To me, it would look like the Gospel in action.

We need to start by acknowledging that, mostly, we want to help but have no strategies in place to do so. Then we need to school ourselves in the issues related to addiction and opioid use disorders. And, importantly, we need to align our response to the epidemic with Scripture, tradition and reason—acting by faith.

My hope for our Church is that dioceses and parishes will be healing and recovery-ready communities of people equipped with clergy and lay leaders who understand addiction and recovery, and who want to help those affected by addiction to rebuild their lives. We need to be intentional in our efforts to respond to addiction, embracing it as an opportunity to transform lives, minds, bodies and souls. We need to have a model for addiction and recovery support, knowledge that recovery is possible, resources that include time and training for clergy, key leaders and staff, and designated leadership continuously networking with local and national resources, developing education and referral sources, and conducting screening and intervention. We need to offer hope, competent pastoral care, compassion and reliable resources.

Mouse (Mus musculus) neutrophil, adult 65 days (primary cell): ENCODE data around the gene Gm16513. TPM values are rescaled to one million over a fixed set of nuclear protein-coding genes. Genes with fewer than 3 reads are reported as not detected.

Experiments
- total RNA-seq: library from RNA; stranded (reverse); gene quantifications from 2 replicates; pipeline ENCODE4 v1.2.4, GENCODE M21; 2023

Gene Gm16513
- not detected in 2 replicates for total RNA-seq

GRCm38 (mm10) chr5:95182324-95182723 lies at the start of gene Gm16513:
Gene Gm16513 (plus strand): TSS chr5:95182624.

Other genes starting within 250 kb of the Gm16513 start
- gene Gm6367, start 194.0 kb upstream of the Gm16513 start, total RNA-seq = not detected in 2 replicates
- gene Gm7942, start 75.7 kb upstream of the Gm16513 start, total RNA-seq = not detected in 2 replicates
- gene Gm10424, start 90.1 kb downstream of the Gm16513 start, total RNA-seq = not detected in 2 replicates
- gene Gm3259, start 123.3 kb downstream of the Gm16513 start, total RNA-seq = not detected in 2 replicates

The Episcopal Church’s response to the opioid epidemic must include pastoral care, recovery support, education and training, advocacy, and liturgy. Faith responders must be committed to prayer. (In particular, I recommend the collect on pg. 114 beginning with “Keep watch,” and “On the Occasion of a Disaster” on pg. 733 of Holy Women, Holy Men.)

As faith responders, we must put our faith into action immediately. Lives and souls are at stake. We can help in ways and by means where others cannot. We have been called and commissioned by Christ to do so. I bid us all therefore to take our place in working to end this opioid epidemic by committing ourselves in service to others as faith responders.

Suggested Resources:

  1. Provisions for the Journey: curated materials from leading experts on addiction and recovery